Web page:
Wednesday, October 31, 2012

Volleyball, Bowling, Women and Writing

I haven't done one of these "reflection/journal" entries in a while. However, it's a slow day in the sports world, and since I'm not getting paid to write about sports on this blog, I can pretty much write about whatever I want.

Join me as I get you caught up on all things Tony-related:

*Working as a manager of a small-business, I really am on the front-line whenever things like Hurricane Sandy bear down on the Pittsburgh region. Sandy was a super-storm that mainly wreaked havoc in the New York/New Jersey area on Monday and Tuesday, but that didn't mean we didn't have to prepare for some dangerous weather here in Pittsburgh. On Monday, as the preparations were taking place, I was smack-dab in the middle of a storm of panicked customers who bought water, toilet paper and milk. Cliched? Yes, but with the potential of six inches of rain in the forecast, folks certainly had to prepare for the worst. Fortunately, the storm didn't hurt this region like it really could have, and I'm certainly grateful for that. As much as Pittsburghers seem to freak out about the weather, I don't think they truly realize just how lucky we are as a region to not have to deal with very many natural disasters.

*Speaking of bearing down, I wish I would have done a better job of that during my bowling team's last match this past Sunday. We won two of three games to finish out the season, which was nice. However, we missed out on making the playoffs on our team average by a mere four points, and I can't help but feel responsible for that. I entered the night with a 145 average, which is pretty decent for me, but I "crapped the bed," as they say and only averaged a  108 over the course of the three games. Had I even bowled anywhere near my average, my team would have made the playoffs. Oh well.

*Bowling is one of those sports that you pretty much have to practice on a consistent basis in order to, well, stay consistent or hopefully improve. There are so many variables to take into consideration when you bowl, from your ball, the approach, the release and the conditions of the lanes. However, if you can find a way to master your approach and release, you should be able to do well enough even with a house ball. After I started using a heavier ball in February of 2011, I immediately started to bowl much better. I maintained a 150 average for over a year. That might not sound great, but for the first two-plus years that I bowled, I could barely maintain a 130 average. Unfortunately, starting in the spring, my consistency began to wane and I just couldn't find the answers. The struggles continued early on during this past season, but I figured things out early enough and rolled my all-time high of 219. That proved to be a catalyst for me as I stayed pretty consistent for a few weeks after that and raised my season average from 121 all the way up to 147. However, after I bowled a 192 in a game in week six, I lost my touch and never bowled higher than a 154 the rest of the season and my average dropped seven point. Why the struggles? Who knows, but as  I said, there are so many variables involved in rolling a good ball and staying consistent from frame-to-frame, game-to-game, and week-to-week. This must be why they have coaches for actual bowling teams.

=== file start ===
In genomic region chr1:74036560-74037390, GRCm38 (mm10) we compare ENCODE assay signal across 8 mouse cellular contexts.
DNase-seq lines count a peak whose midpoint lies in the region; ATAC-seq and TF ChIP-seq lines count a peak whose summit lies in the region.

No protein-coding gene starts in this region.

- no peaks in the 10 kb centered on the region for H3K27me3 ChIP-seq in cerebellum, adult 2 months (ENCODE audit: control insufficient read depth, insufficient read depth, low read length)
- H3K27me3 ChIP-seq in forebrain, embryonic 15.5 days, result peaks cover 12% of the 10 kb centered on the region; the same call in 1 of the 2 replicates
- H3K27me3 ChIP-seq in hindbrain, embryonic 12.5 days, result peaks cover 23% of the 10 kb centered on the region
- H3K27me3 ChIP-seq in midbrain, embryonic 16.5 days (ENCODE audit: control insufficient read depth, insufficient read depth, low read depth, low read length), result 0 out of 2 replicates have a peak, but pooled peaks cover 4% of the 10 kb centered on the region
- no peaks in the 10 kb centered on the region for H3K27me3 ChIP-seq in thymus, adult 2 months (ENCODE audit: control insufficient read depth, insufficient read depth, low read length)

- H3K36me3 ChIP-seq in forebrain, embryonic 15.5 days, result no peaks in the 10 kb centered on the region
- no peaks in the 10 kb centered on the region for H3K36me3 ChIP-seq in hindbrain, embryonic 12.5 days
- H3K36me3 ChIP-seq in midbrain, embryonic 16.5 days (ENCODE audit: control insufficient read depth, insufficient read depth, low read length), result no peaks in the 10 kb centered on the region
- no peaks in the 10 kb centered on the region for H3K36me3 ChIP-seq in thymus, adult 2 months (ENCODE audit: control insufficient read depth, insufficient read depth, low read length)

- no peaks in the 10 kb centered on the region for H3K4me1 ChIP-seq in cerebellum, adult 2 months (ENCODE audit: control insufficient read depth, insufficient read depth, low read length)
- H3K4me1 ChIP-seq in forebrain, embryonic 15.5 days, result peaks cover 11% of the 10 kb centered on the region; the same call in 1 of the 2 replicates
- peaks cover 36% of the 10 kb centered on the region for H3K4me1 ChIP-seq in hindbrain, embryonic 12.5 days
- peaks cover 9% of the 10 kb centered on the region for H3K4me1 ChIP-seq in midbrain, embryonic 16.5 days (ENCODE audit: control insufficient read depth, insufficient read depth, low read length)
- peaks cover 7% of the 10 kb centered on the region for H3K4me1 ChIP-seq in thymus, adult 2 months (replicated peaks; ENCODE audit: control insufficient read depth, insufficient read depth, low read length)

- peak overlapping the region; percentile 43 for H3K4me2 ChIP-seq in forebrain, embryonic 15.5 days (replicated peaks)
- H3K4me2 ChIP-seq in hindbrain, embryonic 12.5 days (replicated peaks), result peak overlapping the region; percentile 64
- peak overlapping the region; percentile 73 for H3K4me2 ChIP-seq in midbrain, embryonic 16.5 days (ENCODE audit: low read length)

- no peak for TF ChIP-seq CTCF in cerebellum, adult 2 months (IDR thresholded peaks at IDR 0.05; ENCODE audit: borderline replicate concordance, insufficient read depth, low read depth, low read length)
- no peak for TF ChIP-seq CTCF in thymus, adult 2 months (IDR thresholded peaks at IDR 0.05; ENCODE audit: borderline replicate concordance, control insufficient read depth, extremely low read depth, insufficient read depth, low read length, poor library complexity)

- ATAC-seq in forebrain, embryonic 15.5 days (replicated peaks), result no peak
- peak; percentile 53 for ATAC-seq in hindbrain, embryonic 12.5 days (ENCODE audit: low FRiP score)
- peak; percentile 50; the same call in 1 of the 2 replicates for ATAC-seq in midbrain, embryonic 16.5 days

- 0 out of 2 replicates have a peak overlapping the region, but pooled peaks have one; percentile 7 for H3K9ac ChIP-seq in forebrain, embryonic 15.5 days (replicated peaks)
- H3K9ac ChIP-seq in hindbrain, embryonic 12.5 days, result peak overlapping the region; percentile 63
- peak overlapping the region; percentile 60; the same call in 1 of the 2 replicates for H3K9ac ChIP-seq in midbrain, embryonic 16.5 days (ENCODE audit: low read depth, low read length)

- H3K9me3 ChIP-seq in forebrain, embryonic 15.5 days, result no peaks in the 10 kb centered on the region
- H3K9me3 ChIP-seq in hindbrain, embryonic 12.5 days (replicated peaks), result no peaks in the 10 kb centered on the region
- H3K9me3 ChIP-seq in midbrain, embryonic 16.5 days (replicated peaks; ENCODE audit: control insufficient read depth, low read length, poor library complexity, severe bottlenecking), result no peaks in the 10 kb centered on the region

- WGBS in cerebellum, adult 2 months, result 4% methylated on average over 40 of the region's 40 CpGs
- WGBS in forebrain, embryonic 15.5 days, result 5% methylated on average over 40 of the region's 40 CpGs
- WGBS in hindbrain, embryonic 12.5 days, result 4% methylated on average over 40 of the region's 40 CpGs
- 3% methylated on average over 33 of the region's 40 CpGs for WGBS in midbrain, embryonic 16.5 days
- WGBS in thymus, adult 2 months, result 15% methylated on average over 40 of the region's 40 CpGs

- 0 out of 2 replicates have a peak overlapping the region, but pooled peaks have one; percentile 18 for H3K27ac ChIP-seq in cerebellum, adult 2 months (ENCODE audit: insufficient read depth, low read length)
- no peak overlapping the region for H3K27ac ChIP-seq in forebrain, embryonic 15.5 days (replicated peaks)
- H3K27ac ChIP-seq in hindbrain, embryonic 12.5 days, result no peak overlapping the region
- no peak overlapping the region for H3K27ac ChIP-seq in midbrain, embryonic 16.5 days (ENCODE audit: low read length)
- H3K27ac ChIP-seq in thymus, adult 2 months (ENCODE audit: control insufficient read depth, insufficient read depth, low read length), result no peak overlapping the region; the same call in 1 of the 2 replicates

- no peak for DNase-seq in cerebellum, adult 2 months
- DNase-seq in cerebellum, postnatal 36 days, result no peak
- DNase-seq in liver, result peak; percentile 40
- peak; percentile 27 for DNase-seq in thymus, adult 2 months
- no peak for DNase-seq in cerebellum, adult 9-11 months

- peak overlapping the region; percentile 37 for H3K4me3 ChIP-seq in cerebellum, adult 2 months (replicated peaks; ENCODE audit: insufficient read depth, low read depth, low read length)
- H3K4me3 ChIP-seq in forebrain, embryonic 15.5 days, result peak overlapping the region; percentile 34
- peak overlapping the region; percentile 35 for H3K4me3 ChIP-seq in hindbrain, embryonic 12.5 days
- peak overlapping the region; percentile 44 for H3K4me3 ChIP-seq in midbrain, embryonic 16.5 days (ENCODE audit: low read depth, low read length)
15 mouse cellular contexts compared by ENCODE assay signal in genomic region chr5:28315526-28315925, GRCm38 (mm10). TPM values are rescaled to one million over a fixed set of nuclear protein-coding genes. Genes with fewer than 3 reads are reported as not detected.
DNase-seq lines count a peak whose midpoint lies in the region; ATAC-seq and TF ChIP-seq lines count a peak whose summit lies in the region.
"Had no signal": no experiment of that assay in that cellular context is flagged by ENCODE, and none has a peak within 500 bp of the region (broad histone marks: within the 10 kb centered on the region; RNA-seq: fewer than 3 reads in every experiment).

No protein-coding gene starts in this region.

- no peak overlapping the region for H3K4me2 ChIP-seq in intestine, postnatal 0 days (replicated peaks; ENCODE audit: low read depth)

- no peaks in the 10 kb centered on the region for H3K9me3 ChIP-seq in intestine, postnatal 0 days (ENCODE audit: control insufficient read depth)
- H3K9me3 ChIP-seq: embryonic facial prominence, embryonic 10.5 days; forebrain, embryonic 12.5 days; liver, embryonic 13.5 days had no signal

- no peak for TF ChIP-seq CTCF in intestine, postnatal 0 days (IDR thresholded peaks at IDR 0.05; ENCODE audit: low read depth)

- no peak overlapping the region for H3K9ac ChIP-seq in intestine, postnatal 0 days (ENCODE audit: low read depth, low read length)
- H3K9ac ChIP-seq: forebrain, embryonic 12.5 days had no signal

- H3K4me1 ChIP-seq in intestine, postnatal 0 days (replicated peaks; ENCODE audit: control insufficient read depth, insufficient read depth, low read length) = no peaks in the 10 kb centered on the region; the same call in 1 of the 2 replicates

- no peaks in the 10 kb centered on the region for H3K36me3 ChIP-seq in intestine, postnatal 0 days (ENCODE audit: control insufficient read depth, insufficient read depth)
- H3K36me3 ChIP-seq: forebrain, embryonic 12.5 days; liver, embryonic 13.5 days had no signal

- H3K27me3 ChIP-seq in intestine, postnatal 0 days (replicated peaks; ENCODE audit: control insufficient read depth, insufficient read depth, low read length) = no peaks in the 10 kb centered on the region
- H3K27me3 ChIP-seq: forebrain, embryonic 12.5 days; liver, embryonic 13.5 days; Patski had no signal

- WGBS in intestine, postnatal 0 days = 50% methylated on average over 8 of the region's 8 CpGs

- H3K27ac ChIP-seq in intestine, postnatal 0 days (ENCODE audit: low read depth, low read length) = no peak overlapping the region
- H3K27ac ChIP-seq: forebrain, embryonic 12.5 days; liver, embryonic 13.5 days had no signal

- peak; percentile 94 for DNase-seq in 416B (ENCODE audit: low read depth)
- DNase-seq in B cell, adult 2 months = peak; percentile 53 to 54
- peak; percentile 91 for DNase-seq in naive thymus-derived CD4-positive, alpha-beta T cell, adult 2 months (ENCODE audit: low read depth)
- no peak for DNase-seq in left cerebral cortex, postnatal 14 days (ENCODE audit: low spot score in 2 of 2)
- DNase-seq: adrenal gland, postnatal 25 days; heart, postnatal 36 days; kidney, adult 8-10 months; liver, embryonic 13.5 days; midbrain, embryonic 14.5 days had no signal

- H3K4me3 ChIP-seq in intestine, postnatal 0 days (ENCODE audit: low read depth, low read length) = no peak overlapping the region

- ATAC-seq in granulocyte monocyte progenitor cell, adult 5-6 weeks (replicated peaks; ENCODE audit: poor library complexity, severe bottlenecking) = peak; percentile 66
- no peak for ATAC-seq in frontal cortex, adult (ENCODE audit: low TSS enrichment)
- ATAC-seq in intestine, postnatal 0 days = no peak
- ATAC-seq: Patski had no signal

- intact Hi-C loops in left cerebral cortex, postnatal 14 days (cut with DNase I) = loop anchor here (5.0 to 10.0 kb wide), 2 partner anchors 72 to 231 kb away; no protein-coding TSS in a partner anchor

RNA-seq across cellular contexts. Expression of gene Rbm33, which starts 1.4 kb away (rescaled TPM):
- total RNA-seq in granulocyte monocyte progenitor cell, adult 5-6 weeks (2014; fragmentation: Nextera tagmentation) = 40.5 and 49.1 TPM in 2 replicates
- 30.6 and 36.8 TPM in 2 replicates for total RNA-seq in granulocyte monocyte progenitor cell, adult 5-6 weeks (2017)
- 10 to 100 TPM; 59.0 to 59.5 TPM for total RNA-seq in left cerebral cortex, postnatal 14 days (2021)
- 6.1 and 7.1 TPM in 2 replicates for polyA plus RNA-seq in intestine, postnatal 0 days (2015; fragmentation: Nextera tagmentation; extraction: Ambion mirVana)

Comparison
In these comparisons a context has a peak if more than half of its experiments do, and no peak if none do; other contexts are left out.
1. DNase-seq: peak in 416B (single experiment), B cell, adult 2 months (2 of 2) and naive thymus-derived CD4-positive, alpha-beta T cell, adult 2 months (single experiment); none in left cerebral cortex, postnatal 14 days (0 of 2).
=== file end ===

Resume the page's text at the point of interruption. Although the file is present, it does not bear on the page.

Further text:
*My indoor volleyball season is underway after a one-month delay, and things have gotten off to a weird start. My first week, I was horsing around and was unaware of how close I was to the net. I smacked into that sucker and landed on my back-side. Fortunately, I wasn't hurt, but I sure was embarrassed. Oh well, I grew up idolizing the late John Ritter, and that was an unintentional tribute to him, I suppose. Speaking of physical comics, I don't know how they do it. I had a huge bruise on my right shoulder from my little prat-fall, and now I can certainly understand why some people get hooked on pain-killers. Don't misunderstand, I didn't take any of those, but I can sure see how it would be tempting if you have to intentionally take falls like that night after night.